The CCI observed that details about how users “interact with others (including businesses)” aren’t specifically described, and what constitutes “service-related information“, “mobile device information“, “payments or business features“, and so on aren’t either. The CCI also noted that the policy’s list of data to be collected, which used terms like “includes“, “such as“, and “For example“, among others, was indicative rather than exhaustive, implying that the scope of sharing data may extend beyond the information categories that have been explicitly stated in the policy. The real data expense that a user incurs for using WhatsApp services is hidden by obscurity, ambiguity, open-endedness, and incomplete disclosures. It is still unclear from the policy whether users’ past data will be shared with Facebook companies, and whether data will be shared with respect to WhatsApp users who aren’t on Facebook’s other apps, such as Facebook, Instagram, and so on.

Users are often unlikely to expect their personal information to be exchanged with third parties unless it is for the specific purpose of delivering or enhancing WhatsApp’s service. However, it appears that the data sharing system is often intended to ‘customize’, ‘personalize’, and market’ the services of other Facebook Companies, based on the policy’s wording. Users generally have sovereign rights and power over decisions about sharing their personalised data in a competitive market. This is not the case for WhatsApp users, and there seems to be no justifiable explanation why they do not possess any influence or say over such cross-product data processing by mutual agreement rather than as a condition of using WhatsApp’s services.

WhatsApp users previously had such control over sharing of their personal data with Facebook, owing to a ‘opt-out’ clause in previous policy changes that was available for 30 days. However, they no longer possess such ability in the new update. As a result, if users choose to utilise a dominant messaging app, they must embrace the platform’s arbitrarily dictated “take it or leave it” terms in their entirety, including the data sharing provisions. Such “consent” cannot be interpreted as voluntary approval to any of the policy’s particular processing or use of personalised data. They have not been given adequate options to object to or opt-out of particular data sharing terms, which tends to be unfair and unreasonable for them.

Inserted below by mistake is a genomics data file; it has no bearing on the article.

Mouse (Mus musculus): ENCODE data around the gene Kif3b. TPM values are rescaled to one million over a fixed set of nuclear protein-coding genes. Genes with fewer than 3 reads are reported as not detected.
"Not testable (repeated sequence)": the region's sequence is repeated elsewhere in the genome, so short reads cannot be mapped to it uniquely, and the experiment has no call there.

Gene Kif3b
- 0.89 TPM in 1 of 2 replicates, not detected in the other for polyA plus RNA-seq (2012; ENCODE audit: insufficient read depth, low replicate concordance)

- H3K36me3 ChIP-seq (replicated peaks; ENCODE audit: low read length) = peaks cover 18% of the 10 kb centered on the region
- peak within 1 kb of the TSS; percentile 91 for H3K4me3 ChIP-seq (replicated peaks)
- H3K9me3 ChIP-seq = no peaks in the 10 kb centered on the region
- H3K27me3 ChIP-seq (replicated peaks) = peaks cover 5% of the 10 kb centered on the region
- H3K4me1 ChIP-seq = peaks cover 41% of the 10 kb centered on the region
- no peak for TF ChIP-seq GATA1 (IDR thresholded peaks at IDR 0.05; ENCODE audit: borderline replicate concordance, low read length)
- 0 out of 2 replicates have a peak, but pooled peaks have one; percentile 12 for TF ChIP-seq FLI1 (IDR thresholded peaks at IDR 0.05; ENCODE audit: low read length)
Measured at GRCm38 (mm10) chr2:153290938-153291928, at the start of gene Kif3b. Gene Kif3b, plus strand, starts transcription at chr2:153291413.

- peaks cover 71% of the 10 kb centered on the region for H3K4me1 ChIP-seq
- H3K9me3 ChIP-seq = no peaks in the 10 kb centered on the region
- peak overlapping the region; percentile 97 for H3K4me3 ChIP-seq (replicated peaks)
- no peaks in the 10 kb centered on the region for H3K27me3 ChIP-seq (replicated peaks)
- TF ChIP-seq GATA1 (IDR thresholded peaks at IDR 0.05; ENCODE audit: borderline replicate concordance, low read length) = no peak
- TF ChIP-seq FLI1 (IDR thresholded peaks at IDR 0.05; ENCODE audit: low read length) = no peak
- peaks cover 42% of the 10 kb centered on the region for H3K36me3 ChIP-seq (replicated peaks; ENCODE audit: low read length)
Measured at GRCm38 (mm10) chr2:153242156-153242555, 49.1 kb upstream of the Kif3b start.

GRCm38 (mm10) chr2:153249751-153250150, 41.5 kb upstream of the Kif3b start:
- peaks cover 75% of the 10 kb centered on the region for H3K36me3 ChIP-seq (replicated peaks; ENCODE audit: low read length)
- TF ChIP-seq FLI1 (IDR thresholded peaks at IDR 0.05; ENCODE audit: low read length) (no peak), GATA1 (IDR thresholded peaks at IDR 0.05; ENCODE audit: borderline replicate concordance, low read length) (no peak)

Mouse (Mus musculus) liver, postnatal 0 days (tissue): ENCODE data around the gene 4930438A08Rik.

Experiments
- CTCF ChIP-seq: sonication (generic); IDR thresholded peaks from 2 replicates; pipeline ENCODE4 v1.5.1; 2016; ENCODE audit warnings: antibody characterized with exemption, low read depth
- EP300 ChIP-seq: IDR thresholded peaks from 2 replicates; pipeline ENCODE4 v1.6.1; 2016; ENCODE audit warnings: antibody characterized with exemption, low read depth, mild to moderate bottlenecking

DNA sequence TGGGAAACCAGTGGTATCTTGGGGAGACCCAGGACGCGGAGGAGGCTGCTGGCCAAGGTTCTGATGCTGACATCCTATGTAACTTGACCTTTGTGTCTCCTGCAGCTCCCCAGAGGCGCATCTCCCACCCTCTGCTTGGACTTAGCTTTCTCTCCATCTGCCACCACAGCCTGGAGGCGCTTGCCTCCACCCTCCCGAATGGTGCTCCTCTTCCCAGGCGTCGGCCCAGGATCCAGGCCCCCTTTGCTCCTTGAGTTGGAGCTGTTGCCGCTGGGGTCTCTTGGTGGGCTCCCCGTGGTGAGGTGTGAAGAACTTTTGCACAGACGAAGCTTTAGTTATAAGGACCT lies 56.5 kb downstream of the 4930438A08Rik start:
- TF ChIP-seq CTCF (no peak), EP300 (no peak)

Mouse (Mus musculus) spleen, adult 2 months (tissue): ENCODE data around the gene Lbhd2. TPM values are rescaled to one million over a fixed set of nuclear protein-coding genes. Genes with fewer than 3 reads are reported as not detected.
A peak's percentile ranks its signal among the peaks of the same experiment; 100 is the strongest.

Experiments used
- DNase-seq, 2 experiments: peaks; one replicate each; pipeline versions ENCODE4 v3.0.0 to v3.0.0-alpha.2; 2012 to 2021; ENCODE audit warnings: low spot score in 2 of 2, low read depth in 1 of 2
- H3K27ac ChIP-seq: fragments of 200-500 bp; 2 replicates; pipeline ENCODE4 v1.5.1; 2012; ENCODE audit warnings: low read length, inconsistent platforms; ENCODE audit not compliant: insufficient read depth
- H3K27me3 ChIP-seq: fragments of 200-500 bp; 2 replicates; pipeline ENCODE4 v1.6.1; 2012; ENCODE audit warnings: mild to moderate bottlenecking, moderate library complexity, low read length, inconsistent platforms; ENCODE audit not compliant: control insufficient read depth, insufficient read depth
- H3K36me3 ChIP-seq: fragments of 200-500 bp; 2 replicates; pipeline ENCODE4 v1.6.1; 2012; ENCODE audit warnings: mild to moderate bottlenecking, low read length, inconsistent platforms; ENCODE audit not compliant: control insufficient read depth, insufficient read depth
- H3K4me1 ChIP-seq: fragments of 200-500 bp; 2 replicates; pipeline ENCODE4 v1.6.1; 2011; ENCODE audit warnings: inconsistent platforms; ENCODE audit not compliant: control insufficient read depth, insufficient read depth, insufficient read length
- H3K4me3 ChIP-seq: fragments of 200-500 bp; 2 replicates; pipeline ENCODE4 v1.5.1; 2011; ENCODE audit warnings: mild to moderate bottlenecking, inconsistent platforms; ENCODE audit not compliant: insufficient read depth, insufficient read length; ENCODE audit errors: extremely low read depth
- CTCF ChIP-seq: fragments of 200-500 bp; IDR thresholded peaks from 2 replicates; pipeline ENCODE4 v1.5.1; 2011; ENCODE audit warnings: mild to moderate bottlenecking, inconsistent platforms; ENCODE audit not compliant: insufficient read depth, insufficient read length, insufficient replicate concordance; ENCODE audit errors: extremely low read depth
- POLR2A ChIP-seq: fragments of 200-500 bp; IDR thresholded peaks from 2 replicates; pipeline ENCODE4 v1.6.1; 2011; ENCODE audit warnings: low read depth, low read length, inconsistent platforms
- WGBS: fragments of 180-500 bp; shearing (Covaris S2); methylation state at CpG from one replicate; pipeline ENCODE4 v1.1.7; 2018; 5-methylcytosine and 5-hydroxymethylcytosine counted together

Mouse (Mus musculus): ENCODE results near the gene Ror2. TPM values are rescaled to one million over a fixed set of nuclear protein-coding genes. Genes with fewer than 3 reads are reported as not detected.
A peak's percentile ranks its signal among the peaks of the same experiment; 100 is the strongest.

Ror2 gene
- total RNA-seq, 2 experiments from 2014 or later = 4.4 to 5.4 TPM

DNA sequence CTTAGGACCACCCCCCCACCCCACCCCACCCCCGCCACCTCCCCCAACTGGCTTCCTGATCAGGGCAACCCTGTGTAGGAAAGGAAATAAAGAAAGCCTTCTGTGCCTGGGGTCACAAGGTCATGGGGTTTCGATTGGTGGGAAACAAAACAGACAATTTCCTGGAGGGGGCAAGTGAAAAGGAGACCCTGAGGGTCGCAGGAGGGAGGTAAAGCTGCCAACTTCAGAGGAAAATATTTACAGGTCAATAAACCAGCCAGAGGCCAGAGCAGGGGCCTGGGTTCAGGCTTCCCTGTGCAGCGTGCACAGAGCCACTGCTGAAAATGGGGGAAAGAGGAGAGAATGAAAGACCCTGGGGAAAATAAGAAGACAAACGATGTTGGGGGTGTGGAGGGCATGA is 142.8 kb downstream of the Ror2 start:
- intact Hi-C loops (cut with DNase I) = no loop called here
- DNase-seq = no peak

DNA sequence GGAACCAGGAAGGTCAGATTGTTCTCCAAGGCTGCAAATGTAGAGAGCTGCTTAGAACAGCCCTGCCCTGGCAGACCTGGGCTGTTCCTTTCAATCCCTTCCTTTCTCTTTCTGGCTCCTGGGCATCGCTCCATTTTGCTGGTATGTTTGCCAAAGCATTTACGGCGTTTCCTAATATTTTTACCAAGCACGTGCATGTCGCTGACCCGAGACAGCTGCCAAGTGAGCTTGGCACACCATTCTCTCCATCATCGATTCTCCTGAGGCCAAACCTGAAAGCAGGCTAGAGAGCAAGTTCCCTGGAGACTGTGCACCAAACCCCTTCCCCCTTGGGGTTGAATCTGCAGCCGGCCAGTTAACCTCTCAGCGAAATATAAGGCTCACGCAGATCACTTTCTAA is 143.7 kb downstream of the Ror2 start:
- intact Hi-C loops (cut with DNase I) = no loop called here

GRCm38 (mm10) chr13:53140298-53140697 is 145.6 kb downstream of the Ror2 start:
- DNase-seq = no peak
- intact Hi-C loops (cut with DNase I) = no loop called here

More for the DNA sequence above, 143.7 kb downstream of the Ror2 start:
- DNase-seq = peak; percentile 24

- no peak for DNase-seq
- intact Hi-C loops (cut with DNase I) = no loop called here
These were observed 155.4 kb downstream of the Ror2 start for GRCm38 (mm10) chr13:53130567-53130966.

After having considered the above matters, the CCI claimed that the conduct expressed by WhatsApp through its update was “neither fully transparent nor based on voluntary and specific user content” and this was claimed to be unfair to its users. The CCI also stated there was data concentration between the Facebook companies which posed to be a threat due to the degradation of non-price parameters of competition viz. quality which in-turn causes detriment to customers with no valid justification. Abuse of dominance by an individual with a dominant position in a relevant market is prohibited under Section 4 of the CA.  According to Section 4(2) of the CA, a company or a group is abusing its dominant position if it imposes unequal or discriminatory conditions in the prices of purchase or sale of goods or services; restricts or limits production of goods or services in the market; or restricts or limits technological or scientific advancement relating to goods or services to the detriment of others. The CCI held that WhatsApp dominated the relevant market for OTT messaging apps via smartphones in India and thereby concluded that such acts as mentioned above, prima facie amounted to imposition of unfair terms and conditions and violated Section 4(2)(a)(i) of the CA. Additionally, the contested data sharing clause could have exclusionary effects in the display advertisement industry, potentially undermining the competitive process and creating further barriers to market entry, which was held to be in violation of Section 4(2)(c) and (e) of the CA. There was also a recognition of WhatsApp’s pronounced network effects and the lack of a credible competitor which resulted in the company being put in a power to compromise the protection of data of its users.